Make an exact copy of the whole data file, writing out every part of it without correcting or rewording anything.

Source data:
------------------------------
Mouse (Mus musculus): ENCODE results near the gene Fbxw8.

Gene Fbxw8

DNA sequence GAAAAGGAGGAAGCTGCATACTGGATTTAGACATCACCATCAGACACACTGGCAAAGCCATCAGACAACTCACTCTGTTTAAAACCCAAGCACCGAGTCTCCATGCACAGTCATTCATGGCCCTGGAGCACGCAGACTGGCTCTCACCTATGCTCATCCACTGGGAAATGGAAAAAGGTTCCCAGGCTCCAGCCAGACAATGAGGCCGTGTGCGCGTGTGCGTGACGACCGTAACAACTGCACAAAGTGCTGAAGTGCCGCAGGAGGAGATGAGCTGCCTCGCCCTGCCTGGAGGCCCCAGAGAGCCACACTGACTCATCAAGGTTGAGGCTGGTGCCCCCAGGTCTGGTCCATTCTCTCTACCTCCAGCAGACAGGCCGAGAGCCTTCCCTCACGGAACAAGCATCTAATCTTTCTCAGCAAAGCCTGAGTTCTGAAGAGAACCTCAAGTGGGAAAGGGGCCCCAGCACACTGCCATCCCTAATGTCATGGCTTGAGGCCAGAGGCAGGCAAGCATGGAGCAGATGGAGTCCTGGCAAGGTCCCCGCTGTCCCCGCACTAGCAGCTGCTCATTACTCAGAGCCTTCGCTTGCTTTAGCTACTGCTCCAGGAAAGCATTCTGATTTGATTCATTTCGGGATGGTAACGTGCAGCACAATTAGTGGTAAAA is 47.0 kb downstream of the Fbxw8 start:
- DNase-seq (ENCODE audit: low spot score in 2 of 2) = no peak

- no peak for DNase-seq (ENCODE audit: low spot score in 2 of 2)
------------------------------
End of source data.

Mouse (Mus musculus): ENCODE results near the gene Fbxw8.

Gene Fbxw8

DNA sequence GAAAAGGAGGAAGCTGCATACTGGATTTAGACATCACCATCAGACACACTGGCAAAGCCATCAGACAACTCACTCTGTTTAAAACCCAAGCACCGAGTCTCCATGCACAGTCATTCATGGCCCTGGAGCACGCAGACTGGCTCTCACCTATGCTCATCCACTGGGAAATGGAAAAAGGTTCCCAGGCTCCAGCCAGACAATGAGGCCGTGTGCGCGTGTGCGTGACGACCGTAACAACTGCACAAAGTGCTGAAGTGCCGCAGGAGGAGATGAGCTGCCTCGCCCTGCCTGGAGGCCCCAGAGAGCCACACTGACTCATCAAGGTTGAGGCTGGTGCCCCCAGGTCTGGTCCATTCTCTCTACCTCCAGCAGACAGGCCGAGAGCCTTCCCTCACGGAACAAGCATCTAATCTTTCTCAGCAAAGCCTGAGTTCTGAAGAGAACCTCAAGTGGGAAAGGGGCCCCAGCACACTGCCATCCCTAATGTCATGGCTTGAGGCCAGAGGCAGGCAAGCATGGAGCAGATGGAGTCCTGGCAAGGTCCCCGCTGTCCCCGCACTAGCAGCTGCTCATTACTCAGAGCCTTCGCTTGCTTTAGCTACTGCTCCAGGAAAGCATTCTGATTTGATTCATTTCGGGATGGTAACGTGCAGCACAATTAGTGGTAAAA is 47.0 kb downstream of the Fbxw8 start:
- DNase-seq (ENCODE audit: low spot score in 2 of 2) = no peak

- no peak for DNase-seq (ENCODE audit: low spot score in 2 of 2)